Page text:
PREVIOUS ACTION                                                               
 BILL:  HJR 18                                                               
 SPONSOR(S): REPRESENTATIVE(S) IVAN                                            
 JRN-DATE      JRN-PG             ACTION                                       
 01/29/97       164    (H)   READ THE FIRST TIME - REFERRAL(S)                 
 01/29/97       164    (H)   STA, HES, JUD, FINANCE                            
 02/04/97              (H)   STA AT  8:00 AM CAPITOL 102                       
 02/04/97              (H)   MINUTE(STA)                                       
 02/06/97              (H)   STA AT  8:00 AM CAPITOL 102                       
 BILL:  HB  37                                                               
 Dyson, Martin                                                                 
 JRN-DATE      JRN-PG             ACTION                                       
 01/13/97        37    (H)   PREFILE RELEASED 1/3/97                           
 01/13/97        37    (H)   READ THE FIRST TIME - REFERRAL(S)                 
 01/13/97        37    (H)   STATE AFFAIRS, JUDICIARY                          
 02/06/97              (H)   STA AT  8:00 AM CAPITOL 102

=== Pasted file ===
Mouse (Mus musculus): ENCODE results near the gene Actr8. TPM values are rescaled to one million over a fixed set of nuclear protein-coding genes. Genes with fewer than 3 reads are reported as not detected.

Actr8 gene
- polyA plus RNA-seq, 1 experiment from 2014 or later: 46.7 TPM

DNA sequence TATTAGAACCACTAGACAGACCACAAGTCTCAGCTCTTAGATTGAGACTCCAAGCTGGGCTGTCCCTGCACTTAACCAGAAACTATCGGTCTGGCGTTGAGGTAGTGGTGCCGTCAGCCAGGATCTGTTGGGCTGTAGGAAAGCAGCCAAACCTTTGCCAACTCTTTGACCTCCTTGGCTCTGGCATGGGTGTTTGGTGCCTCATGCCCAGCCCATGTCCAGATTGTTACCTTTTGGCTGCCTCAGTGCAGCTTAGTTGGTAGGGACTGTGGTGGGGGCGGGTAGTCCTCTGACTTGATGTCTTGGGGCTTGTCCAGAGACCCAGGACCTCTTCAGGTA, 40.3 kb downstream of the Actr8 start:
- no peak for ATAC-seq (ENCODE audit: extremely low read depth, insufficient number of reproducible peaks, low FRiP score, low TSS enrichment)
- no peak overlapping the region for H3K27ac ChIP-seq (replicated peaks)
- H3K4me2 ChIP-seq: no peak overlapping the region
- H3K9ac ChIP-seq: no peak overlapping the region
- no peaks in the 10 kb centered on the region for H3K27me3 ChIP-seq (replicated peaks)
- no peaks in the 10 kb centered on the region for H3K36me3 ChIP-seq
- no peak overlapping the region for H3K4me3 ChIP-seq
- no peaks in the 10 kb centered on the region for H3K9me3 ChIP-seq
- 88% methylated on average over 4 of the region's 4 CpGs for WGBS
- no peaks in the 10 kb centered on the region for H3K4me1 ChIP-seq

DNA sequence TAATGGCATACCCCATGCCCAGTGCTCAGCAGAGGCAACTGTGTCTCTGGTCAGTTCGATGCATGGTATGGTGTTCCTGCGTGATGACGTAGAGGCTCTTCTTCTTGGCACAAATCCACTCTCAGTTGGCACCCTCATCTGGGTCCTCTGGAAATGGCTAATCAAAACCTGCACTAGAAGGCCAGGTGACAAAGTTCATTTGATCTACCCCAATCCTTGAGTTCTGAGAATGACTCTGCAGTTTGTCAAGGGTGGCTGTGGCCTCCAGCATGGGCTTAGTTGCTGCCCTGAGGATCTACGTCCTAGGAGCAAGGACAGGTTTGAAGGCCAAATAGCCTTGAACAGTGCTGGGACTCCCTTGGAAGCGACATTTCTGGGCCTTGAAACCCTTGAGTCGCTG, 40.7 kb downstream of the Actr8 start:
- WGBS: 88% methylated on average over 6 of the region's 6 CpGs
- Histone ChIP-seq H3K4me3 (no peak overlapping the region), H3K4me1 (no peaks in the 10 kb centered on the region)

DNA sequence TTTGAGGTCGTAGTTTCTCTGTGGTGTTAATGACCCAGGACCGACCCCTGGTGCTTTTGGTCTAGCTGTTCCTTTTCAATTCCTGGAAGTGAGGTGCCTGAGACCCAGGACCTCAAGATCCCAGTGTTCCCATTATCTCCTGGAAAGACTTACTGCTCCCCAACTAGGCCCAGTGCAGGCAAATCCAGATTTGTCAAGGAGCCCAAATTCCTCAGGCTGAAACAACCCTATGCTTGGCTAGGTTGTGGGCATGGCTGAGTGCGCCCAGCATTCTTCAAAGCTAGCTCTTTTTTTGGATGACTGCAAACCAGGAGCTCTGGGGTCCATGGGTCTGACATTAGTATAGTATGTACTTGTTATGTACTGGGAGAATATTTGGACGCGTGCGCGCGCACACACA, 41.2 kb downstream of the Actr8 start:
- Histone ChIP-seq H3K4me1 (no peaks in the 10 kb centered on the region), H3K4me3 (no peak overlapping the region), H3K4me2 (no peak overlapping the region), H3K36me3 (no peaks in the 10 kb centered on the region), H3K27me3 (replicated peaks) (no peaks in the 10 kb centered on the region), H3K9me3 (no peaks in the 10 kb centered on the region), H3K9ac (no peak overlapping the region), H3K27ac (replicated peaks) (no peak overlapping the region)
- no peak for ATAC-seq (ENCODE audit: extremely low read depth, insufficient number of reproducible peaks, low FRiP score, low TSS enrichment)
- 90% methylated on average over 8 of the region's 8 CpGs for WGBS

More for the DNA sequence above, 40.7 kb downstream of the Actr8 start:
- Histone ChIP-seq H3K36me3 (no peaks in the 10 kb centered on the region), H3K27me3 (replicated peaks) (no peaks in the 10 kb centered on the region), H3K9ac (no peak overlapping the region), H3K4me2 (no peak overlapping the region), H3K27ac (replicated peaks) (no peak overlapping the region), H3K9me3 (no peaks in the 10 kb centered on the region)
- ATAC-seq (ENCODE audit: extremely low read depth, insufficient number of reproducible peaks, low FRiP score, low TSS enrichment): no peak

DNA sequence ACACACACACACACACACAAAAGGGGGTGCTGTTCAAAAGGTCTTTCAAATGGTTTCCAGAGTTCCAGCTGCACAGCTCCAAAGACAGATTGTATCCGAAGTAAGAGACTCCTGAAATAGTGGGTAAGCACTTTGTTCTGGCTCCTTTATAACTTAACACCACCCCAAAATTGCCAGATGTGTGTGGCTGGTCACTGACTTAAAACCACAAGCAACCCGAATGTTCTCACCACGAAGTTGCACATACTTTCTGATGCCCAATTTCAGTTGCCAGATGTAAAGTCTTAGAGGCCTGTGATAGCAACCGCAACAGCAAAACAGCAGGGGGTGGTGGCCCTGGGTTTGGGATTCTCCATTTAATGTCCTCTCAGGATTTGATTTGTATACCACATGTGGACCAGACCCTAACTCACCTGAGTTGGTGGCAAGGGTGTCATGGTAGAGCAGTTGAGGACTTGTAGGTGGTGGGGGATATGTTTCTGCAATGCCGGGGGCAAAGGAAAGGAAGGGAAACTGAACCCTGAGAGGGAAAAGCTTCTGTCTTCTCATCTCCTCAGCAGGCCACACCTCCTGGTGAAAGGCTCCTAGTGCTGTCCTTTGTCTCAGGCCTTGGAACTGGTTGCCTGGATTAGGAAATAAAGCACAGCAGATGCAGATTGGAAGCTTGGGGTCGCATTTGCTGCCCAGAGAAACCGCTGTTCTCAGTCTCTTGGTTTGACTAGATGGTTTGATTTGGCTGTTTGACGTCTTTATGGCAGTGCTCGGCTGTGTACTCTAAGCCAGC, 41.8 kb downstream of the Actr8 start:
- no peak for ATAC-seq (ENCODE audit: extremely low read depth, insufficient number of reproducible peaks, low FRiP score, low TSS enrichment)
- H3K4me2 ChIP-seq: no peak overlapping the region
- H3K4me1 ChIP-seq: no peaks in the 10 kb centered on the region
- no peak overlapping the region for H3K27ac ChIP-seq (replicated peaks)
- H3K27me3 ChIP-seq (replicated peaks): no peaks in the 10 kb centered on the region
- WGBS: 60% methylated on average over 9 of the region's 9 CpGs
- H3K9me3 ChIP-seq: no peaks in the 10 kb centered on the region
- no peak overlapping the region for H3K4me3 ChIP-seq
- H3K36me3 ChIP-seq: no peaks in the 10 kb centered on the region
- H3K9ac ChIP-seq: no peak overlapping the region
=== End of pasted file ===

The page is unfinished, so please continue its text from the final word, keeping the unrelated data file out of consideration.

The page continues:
WITNESS REGISTER                                                              
 THOMAS W. WRIGHT, Legislative Assistant                                       
    to Representative Ivan Ivan                                                
 State Capitol, Room 418                                                       
 Juneau, Alaska 99801-1182                                                     
 Telephone:  (907) 465-4589                                                    
 POSITION STATEMENT:  Provided testimony on HJR 18.                            
 ROD WILSON, Staff Architect                                                   
 Office of the Commissioner                                                    
 Department of Transportation and Public Facilities                            
 3132 Channel Drive                                                            
 Juneau, Alaska 99801-7898                                                     
 Telephone:  (907) 465-6962                                                    
 POSITION STATEMENT:  Presented an overview of the Department of               
 Transportation and Public Facilities.                                         
 DUGAN PETTY, Director                                                         
 Division of General Services                                                  
 Department of Administration                                                  
 P.O. Box 110204                                                               
 Juneau, Alaska 99811-0204